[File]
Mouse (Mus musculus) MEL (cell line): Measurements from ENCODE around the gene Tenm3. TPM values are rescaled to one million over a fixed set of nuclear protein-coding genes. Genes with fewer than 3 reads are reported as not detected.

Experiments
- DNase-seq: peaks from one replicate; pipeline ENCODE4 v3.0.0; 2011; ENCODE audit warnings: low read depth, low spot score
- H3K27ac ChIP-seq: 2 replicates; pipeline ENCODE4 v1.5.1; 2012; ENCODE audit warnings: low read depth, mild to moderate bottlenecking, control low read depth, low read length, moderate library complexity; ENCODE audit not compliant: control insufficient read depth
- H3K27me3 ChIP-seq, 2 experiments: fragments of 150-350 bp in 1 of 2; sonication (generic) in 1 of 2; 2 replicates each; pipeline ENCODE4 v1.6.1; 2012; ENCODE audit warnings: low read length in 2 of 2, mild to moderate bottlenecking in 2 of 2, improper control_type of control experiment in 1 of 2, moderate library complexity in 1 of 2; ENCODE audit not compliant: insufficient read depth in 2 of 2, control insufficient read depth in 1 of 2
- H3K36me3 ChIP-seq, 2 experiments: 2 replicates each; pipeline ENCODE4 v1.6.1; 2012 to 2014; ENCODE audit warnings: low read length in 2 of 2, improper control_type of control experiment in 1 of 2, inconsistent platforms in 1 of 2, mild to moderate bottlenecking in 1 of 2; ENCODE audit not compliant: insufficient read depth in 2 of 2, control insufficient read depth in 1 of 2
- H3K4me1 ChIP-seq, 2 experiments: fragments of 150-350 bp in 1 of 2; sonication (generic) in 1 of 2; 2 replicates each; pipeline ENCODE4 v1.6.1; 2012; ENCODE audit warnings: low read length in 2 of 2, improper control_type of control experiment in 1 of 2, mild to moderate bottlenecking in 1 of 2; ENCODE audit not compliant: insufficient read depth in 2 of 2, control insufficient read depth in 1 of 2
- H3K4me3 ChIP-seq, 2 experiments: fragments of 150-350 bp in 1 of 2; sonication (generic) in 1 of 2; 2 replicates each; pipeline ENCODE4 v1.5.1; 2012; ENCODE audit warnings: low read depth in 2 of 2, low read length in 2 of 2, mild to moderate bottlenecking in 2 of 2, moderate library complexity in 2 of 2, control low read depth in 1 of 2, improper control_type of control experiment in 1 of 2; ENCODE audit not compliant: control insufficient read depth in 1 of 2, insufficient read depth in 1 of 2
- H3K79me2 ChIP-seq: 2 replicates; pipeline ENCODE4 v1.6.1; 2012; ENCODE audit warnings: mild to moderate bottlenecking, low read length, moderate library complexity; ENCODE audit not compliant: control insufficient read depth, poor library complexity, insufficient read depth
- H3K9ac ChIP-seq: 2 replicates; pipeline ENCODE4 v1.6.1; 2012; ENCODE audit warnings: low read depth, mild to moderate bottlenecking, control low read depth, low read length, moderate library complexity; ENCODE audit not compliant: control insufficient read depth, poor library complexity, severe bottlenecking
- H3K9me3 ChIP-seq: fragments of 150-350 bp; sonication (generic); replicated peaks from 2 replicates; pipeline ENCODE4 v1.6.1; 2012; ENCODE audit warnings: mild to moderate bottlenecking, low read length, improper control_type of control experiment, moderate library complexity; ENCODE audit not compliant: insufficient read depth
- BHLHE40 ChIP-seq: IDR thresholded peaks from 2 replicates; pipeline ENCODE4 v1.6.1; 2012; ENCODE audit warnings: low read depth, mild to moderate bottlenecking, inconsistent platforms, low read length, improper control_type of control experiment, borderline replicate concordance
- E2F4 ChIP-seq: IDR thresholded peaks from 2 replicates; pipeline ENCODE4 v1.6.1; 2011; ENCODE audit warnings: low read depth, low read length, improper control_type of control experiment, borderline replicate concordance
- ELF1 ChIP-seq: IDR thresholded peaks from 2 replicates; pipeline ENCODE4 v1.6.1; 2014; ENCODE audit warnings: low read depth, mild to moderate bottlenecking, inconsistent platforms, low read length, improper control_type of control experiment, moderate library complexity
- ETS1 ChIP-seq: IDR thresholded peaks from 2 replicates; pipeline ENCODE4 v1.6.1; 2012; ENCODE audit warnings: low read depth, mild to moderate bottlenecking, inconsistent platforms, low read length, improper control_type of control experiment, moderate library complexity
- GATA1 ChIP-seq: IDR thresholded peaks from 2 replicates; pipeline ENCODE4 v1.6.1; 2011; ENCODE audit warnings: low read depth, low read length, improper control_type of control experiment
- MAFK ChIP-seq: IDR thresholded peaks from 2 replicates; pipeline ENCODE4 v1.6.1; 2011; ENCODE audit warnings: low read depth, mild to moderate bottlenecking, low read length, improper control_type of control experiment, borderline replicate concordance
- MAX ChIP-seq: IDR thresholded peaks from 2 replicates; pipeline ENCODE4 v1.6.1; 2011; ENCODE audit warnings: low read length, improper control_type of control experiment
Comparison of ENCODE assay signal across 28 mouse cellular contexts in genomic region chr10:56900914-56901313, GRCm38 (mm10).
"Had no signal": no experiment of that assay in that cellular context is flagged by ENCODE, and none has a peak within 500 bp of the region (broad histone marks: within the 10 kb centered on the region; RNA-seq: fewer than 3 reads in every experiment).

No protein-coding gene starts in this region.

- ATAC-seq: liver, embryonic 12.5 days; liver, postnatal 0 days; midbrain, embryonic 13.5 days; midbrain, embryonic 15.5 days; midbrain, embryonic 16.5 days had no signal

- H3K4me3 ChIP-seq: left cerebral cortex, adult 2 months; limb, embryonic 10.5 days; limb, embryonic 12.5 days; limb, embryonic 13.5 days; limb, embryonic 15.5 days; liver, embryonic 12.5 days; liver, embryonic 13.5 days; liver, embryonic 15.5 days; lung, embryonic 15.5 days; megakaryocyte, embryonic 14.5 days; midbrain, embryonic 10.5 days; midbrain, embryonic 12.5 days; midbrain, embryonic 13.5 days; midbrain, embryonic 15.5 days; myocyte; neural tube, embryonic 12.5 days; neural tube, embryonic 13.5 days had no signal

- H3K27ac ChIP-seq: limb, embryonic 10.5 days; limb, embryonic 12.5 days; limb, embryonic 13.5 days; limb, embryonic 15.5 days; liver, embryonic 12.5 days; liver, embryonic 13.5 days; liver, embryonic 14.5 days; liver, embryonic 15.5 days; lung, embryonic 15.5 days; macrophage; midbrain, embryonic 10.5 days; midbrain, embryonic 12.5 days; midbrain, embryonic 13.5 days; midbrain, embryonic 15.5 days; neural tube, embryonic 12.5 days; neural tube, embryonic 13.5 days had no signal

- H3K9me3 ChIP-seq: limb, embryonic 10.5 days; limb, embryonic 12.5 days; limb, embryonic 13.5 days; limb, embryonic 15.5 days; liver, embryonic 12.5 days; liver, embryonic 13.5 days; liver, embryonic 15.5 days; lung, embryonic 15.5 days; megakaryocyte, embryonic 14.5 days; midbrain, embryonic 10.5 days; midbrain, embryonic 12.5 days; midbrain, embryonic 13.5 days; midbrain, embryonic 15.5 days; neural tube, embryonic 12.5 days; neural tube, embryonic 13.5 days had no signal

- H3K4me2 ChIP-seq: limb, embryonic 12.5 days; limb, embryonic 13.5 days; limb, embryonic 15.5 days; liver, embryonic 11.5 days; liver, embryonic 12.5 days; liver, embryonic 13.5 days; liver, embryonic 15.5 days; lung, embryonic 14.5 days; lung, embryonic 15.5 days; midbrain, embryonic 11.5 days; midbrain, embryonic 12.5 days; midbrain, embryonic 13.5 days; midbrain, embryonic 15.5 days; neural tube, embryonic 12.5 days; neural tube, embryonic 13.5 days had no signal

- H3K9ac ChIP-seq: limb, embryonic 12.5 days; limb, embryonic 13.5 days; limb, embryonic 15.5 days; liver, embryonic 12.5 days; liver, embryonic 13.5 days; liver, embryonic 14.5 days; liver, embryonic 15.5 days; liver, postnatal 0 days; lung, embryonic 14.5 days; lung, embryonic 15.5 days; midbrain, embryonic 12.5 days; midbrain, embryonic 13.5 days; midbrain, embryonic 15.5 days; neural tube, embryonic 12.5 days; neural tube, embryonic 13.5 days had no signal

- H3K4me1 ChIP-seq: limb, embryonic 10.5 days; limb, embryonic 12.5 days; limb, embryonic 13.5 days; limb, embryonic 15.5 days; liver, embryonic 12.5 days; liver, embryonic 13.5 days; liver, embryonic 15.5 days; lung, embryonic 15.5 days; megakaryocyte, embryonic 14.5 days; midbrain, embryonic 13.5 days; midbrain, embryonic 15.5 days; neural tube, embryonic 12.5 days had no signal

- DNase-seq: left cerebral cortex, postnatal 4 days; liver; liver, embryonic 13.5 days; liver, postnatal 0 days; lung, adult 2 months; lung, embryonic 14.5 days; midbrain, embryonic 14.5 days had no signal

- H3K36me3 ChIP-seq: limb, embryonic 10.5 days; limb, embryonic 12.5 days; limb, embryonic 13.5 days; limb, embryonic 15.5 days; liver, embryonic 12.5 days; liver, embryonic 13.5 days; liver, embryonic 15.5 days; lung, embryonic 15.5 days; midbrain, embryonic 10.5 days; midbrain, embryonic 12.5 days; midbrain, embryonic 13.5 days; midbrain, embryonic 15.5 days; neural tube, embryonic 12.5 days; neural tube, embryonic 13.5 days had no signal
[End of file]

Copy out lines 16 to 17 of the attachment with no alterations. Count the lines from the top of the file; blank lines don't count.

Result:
- GATA1 ChIP-seq: IDR thresholded peaks from 2 replicates; pipeline ENCODE4 v1.6.1; 2011; ENCODE audit warnings: low read depth, low read length, improper control_type of control experiment
- MAFK ChIP-seq: IDR thresholded peaks from 2 replicates; pipeline ENCODE4 v1.6.1; 2011; ENCODE audit warnings: low read depth, mild to moderate bottlenecking, low read length, improper control_type of control experiment, borderline replicate concordance